Eilean Bhan became famous as the residence of Gavin Maxwell after his home at Sandaig burned down. I was made aware of the history of this little island by reading John Lister-Kaye's book The White Island. And the photo in the last post was of the memorial to Teko made by John Lister-Kaye. Teko, the last of the Ring of Bright Otters, died in 1969.

These days the camera is gone, and the island is easily accessible via guided tours offered by the Bright Water Centre in Kyleakin. Last month I phoned them up and signed on to one of their tours. Driving onto the Skye Bridge I parked in a small parking area recently made by the gate that gives access to the island. There I was met by Mike, who told me I was the only one who'd wanted a tour that day. Our first stop was the memorial to Teko, and then Mike showed me around the old Keeper's house that Maxwell had renovated.

Our next stop was the Lighthouse. I have been to many a Scottish light, but this was the first one that I have ever been allowed to climb. Next time we'll ascend a steep sets of stairs and ladders to reach the top of the light.

Tuesday, July 16, 2013

Mystery Island

Here's an island trivia question: What island is visited by hundreds of people every day, but very few of them know they are on it?

Over the years I've been on this island about 30 times, and each time I dearly wanted to see more of it. But a wall with a locked gate, and a security camera, discouraged me from trying. The photo below is a hint to what island I am talking about. Over the next week we'll get through that locked gate to wander around this little island.

Monday, July 8, 2013

Journey to Ardveg

It was only nine days ago I was in the Ardveg. Now I'm home, 4279 miles away (or so my GPS tells me), and have finally readjusted to Pacific Time, eight hours behind AST (Ardveg Standard Time). On Saturday, June 29, I attended the book launch of An Trusadh - Memories of Crofting in Ardveg, by John MacDonald. I've read the book over the past few days and it is wonderful.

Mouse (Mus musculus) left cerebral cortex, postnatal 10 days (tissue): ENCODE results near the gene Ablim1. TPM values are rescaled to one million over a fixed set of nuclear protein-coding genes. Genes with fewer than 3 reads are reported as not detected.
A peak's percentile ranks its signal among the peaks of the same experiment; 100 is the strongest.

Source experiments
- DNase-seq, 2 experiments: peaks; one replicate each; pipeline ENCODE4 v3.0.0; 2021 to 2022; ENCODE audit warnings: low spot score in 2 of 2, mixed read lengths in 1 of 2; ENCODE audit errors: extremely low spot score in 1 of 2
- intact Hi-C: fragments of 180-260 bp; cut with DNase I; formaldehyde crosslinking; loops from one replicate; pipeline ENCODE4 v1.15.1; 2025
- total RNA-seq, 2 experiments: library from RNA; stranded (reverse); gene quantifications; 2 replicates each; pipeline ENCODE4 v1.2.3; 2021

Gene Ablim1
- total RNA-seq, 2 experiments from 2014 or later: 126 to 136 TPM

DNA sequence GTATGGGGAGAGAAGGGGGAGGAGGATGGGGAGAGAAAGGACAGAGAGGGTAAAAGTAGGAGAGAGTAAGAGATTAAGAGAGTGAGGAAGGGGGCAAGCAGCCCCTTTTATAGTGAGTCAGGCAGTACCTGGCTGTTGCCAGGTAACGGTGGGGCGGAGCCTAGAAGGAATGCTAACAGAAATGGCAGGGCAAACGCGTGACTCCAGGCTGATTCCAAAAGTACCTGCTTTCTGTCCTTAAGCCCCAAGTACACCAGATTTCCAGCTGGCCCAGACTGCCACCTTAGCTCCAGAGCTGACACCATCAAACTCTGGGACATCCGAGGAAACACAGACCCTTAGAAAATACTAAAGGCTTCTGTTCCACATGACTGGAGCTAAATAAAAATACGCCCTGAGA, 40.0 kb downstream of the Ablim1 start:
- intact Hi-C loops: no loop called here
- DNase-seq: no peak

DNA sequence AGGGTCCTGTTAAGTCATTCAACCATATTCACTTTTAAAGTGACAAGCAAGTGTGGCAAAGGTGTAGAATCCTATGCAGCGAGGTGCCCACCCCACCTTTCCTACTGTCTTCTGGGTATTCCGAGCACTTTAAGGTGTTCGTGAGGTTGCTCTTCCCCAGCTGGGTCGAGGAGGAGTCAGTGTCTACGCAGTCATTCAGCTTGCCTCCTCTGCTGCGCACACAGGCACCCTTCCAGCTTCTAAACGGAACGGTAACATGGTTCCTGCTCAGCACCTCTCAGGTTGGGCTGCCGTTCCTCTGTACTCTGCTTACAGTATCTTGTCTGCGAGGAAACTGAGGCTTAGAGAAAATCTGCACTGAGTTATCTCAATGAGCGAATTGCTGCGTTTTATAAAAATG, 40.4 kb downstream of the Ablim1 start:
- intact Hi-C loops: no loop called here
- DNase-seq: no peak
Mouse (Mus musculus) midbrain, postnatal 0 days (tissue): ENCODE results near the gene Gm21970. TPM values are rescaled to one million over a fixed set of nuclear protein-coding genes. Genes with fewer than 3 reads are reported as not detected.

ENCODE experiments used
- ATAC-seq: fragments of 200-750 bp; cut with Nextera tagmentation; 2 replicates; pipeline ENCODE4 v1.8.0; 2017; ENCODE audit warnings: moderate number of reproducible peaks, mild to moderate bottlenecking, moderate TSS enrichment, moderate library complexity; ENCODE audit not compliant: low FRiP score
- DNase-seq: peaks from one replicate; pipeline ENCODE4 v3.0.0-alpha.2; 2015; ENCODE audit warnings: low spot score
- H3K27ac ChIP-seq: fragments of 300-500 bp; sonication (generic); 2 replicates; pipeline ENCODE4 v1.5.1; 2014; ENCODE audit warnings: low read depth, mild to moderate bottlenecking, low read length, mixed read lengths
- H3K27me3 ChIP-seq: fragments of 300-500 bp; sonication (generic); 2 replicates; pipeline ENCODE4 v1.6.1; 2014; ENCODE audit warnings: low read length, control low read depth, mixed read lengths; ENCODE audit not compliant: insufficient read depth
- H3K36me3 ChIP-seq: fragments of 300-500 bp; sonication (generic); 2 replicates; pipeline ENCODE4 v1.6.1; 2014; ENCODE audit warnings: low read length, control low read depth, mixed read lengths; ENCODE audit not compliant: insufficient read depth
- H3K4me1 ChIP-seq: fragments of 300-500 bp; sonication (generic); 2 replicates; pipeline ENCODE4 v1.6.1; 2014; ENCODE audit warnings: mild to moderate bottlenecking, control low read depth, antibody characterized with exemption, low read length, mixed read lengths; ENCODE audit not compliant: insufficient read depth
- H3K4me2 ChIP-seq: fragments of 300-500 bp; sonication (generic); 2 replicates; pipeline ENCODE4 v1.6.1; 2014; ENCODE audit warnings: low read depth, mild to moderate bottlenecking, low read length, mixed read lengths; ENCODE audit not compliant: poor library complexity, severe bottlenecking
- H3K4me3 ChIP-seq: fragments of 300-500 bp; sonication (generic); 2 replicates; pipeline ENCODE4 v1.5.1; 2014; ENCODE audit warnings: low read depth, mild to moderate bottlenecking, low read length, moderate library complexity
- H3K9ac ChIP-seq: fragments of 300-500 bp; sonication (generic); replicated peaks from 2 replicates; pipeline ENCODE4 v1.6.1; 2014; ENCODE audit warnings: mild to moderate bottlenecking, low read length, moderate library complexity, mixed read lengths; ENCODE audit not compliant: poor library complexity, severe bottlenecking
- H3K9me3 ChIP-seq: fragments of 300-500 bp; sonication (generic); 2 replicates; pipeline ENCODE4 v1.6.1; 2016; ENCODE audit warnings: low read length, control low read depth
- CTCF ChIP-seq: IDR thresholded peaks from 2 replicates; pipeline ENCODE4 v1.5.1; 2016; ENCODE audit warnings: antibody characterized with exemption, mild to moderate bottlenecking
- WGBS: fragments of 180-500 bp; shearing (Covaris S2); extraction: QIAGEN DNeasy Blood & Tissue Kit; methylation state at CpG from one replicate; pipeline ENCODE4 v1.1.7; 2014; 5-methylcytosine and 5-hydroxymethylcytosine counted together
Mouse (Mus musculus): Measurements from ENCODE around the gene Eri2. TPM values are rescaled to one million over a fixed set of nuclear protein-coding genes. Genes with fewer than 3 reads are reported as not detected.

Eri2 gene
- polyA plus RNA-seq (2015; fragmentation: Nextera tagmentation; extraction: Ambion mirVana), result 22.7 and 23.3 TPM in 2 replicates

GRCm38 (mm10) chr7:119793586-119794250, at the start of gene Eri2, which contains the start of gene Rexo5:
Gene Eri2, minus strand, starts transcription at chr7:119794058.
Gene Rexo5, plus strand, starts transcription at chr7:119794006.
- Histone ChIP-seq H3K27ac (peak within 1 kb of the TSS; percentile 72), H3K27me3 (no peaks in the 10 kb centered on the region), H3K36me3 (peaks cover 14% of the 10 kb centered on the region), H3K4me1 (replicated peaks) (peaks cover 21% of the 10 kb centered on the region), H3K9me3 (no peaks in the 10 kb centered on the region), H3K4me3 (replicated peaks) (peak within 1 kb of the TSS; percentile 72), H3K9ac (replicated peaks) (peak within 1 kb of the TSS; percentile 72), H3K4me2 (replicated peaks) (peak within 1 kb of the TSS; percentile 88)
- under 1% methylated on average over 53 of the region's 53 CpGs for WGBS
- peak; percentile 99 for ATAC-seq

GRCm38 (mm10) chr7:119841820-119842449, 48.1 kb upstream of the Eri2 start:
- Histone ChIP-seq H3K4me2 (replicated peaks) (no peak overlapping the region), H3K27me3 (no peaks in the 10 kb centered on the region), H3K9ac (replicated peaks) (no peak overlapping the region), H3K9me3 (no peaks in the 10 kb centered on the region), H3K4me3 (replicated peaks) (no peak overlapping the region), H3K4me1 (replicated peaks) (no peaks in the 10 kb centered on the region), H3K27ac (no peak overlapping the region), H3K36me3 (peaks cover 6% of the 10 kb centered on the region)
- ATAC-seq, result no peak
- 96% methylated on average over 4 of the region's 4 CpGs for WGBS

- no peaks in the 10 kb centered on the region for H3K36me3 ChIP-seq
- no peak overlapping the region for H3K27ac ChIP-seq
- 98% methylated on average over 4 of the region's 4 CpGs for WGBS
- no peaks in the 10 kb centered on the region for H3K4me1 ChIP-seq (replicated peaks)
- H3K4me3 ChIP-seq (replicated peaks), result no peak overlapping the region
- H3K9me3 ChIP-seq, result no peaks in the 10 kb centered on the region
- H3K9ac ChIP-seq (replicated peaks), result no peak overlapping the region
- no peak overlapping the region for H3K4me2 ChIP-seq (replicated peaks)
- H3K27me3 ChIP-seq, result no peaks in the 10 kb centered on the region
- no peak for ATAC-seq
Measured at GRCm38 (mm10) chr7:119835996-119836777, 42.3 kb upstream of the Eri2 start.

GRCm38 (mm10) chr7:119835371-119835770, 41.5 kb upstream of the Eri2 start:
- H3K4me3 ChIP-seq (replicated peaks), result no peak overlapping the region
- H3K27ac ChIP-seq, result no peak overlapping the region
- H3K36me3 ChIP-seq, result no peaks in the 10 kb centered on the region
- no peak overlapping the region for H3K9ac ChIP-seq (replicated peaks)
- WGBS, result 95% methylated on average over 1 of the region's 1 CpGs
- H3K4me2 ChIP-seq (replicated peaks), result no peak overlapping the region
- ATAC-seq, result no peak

After the launch, which was held in the Uig Community Centre, the plan was to visit the Ardveg by sea. But the boatman decided the sea was a bit rough and the boats were cancelled. So it was time for Plan B. A fleet of 4x4 vehicles was assembled and we set off along the Burma Road to Hamanavay. I have walked this hellish road three times now, so it was nice to be driven its nine miles of agonizing curves, bumps, and ups and downs. 

But more work still lay ahead of us, for Ardveg lies a trackless hard mile from Hamanavay. So a parade of some 40 souls set out to cross the wet, grassy hillside to Ardveg. It took a strenuous half hour hike to get there, but it was well worth the effort to reach this place; to see it knowing that its story was now captured for posterity in John's book. Another special part of the visit occured after we'd been there an hour. For it was then that John Macdonald's sister Ina showed up, having managed to make the walk to see the house where she was born. 

We had a marvelous time, and the place looked just as it had when I camped there in 2001 (see May 23rd post for some photos from that trip). After spending two hours exploring we hiked back to the cars. Just as we reached them the heavens opened up. But the rain did not dampen our spirits, for it had been a special day for all. What follows are a few photos of our day in Ardveg. If you want to see what Ardveg looks like from space you can find it on GoogleEarth at the following coordinates: 58.06487, -7.03338.

Main Fireplace in the original Black House
Roadway built by John's father that leads down to the jetty
Jetty - the whale rib-bones once used to roll the boats up are long gone

Beautiful stone Boathouse (left) built by Andrew Miller-Mundy, a resident of the new house long after the Macdonalds left
This ugly scar on the hillside is the Burma Road to Hamanavay (but we would not have been able to get to Ardveg that day without it)
Rowan tree and the walled garden - John writes of having a swing in the tree
The house built by John's father to replace their blackhouse (which can be seen in the centre distance)
John's sister Ina (in black coat) at the house she was born in
Original blackhouses. John's family lived in #1 (to the right)
Close up of the original #1 Ardveg
The nearby mill on Abhainn Grunavat
On the way back as a misty rain moves in - the foot bridge over the Hamanavay River - Hamanavay Lodge in the distance